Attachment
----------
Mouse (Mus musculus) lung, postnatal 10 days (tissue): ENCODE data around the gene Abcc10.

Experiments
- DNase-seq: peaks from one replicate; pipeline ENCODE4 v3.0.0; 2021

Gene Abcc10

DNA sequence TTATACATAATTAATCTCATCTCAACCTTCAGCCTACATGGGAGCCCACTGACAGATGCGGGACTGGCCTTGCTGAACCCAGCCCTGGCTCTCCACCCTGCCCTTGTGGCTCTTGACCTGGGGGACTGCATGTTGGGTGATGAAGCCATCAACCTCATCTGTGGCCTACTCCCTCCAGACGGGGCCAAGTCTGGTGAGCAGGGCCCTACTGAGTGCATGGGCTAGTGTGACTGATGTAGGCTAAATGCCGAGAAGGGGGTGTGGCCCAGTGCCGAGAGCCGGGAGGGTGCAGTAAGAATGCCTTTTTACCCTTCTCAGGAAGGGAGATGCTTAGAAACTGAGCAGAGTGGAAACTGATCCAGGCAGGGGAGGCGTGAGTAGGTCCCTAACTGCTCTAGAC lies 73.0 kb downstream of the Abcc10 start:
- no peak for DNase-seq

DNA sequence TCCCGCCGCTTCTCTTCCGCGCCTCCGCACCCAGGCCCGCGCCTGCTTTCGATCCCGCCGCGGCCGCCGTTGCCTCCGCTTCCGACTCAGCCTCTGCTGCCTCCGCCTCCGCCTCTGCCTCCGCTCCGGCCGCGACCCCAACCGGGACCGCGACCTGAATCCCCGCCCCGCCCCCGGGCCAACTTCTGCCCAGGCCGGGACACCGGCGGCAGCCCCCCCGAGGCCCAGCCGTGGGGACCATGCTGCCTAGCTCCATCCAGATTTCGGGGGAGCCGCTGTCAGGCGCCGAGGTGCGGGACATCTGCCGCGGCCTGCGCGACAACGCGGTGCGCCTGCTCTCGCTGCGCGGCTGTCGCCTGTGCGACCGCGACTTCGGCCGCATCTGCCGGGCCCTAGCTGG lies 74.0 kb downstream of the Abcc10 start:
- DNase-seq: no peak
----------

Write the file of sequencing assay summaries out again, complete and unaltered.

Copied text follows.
Mouse (Mus musculus) lung, postnatal 10 days (tissue): ENCODE data around the gene Abcc10.

Experiments
- DNase-seq: peaks from one replicate; pipeline ENCODE4 v3.0.0; 2021

Gene Abcc10

DNA sequence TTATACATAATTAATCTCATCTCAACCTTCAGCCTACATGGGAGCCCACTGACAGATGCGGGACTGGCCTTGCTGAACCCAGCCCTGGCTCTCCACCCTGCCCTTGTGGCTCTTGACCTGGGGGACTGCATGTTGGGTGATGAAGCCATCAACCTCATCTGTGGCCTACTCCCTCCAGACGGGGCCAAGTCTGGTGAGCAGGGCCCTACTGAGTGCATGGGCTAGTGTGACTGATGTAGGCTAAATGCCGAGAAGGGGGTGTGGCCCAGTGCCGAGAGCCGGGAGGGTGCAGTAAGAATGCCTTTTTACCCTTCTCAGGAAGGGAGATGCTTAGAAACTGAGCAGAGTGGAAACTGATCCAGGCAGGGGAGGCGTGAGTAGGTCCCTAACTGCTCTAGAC lies 73.0 kb downstream of the Abcc10 start:
- no peak for DNase-seq

DNA sequence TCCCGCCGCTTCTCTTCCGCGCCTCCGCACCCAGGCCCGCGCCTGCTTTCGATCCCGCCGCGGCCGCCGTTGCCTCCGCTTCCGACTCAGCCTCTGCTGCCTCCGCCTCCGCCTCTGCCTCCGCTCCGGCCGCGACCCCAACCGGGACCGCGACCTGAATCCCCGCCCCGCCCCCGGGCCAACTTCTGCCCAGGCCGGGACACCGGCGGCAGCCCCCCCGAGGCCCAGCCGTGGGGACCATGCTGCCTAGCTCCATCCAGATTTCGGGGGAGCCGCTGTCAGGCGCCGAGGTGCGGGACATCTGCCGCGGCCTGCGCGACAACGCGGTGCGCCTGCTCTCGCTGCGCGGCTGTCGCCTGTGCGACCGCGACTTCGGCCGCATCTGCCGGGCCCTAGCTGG lies 74.0 kb downstream of the Abcc10 start:
- DNase-seq: no peak